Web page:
can you give me a .ly file where it is used ?

I pasted it in the macro section but the pdf cannot be generated.

Thank you 

Here is a short one where I used it to put 3 measures on a line. Give this a go.

Musieu Bainjo

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Here is Kemo Kimo, which might be simpler since it does not have the lyrics included.

These .ly files put out three different scores, e.g.

1 Standard notation - KeemoKimo.pdf

2. Tab notation - KeemoKimo-1.pdf

3. Midi file - KeemoKimo-2.midi

It takes a while to get all the magic in place so that Lily will compile it. It is a complex tool.

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Thanks a lot Brian!

It seems it takes a programmer to work with lilypond. ;-)

It will take some time to study your files. Much appreciated!

Manfred Kilian said:

Thanks a lot Brian!

It seems it takes a programmer to work with lilypond. ;-)

The files contain code that is not necessarily used in every tune. As I figure things out I have been building up some templates with a general library of items I might need, such as the chord definitions. For example, if I want to add chord diagrams above the staff, I can add "c8.^\cmajorchord" etc. I don't use all of the items in all of the tunes. I didn't use the chord diagrams in the files I uploaded.

I have uploaded a Minstrel Banjo template that contains some pre-defined tunings that I use. It is based on my setting of the tune Old Joe. The Old Joe tune itself just uses #minstrel-high-d-tuning, but the others are there for when I set a different tune. I copy the template, rename the new file, then change the content to be a different tune.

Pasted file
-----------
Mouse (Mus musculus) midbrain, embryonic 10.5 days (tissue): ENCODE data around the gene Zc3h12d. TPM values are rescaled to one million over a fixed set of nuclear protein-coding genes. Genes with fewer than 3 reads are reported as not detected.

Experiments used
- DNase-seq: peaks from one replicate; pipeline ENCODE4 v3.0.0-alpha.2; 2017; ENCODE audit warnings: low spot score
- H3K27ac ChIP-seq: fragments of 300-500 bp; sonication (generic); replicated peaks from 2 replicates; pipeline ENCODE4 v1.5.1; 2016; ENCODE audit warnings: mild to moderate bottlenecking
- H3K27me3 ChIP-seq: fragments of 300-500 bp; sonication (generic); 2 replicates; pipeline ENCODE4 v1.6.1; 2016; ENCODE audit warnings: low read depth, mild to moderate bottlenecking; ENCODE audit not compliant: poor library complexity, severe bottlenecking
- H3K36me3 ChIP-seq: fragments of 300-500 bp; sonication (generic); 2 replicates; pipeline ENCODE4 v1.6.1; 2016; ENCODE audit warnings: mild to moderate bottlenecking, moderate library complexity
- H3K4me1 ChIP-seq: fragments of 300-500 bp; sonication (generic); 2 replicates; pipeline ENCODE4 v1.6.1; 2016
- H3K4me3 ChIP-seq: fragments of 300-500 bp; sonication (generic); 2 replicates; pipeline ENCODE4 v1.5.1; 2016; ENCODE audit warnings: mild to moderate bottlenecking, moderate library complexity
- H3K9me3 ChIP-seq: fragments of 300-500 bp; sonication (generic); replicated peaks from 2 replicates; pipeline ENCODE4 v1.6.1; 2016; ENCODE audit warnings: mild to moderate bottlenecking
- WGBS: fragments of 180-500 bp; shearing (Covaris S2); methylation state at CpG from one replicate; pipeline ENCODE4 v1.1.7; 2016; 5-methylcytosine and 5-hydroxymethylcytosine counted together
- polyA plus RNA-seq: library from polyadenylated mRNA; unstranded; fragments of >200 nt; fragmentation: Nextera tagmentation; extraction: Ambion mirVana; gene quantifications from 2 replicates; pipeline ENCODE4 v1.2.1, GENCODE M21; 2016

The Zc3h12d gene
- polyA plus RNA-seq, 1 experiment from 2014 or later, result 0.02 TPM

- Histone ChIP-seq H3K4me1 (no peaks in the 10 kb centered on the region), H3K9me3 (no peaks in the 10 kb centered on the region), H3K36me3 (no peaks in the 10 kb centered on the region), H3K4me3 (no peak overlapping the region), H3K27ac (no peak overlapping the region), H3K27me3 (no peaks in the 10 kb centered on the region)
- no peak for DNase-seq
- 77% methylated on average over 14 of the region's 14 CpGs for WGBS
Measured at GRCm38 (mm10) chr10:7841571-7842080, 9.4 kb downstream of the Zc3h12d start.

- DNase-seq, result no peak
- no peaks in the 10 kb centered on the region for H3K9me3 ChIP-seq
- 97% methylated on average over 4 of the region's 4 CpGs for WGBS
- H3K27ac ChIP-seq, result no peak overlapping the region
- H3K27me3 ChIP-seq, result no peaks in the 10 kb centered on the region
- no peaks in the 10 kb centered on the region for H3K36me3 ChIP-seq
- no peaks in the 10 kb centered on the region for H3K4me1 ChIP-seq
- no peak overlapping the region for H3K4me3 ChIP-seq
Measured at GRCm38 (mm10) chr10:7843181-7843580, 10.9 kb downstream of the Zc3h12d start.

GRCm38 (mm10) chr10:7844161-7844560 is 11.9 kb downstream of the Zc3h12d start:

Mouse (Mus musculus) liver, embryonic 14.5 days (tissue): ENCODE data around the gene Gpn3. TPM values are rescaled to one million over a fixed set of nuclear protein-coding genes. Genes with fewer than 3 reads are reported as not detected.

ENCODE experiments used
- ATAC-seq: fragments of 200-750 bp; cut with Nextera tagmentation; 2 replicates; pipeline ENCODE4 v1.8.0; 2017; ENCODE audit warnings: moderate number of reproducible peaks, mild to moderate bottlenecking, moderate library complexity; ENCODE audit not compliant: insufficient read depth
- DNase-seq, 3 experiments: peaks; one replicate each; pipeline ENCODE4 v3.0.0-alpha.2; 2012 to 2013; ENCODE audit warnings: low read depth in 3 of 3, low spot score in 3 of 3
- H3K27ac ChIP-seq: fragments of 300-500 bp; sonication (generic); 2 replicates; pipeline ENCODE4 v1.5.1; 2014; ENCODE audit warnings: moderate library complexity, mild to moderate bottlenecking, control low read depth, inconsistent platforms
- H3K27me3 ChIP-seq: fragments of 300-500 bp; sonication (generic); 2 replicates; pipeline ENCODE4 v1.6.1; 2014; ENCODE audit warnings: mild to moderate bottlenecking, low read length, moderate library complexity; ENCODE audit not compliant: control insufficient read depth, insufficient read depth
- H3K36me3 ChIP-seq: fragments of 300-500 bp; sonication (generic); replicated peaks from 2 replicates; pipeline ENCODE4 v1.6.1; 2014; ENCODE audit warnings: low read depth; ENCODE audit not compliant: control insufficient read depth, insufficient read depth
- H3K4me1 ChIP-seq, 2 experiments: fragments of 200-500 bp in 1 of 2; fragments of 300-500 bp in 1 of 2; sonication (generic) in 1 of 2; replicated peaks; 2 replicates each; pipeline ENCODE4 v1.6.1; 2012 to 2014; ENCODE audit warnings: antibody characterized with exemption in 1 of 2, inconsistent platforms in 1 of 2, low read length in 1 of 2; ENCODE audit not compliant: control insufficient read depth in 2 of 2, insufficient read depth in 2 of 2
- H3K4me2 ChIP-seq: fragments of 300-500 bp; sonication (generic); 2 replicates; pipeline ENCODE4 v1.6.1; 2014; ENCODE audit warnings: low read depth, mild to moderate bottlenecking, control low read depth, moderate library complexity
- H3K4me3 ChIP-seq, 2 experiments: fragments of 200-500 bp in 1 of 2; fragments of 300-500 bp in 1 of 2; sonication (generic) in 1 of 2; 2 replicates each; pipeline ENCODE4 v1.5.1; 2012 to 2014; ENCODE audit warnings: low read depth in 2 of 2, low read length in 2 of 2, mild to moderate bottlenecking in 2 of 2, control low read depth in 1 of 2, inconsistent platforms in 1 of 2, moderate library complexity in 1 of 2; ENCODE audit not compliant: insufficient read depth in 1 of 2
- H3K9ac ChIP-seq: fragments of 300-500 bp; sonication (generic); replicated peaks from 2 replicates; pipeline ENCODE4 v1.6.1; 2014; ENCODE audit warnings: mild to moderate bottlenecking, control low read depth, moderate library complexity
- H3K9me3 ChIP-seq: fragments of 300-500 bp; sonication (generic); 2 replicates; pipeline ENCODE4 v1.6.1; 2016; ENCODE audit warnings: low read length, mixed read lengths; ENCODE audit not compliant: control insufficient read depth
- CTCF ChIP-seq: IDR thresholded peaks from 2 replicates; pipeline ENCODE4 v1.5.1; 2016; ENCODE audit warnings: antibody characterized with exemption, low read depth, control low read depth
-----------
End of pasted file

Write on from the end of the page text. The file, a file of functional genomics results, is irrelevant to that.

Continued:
There are still some mysteries. For example, I have not been able to suppress the string numbers on the standard notation output when I force a string on the tab version even though I told it to leave them out, e.g.

"\new Staff \with { \omit StringNumber  }"

After I retire, I might spend some more time studying the Lilypond language to see if I can get some cleaner output. I might even be able to figure out what a "grob" is and how to use it.

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Hi Manfred,

Thank you for posting  Briggs Girl with blue dress on.ly as it is banjo music, the process of learning is much more easier for a banjo player.  So I learnt a lot following your file that in a first time I adopted it as is, then adapted it to fit my own needs.

That made me an unconditional Lilypond user.

I'm actually compiling a lot of personal arrangements on mainly triple meter and syncopated music in clawhammer style. For this job, Lilypond is the tool of choice for standard notation and tab with the huge musical and technic documentation that comes with it.

In your tab setting I like very much the way you use the "\override Beam.damping" and "\override Beam.positions" commands that makes all beams level and I would like to know how to do the same for stems. I spent a lot of time to find in LP docs the way to do the same with stems with no or mediocre results. As far as I can understand stems and beams are not managed by the same engraver. Do you know a way to make stems and beams level? Hope you do…  Thanks.

Jean Louis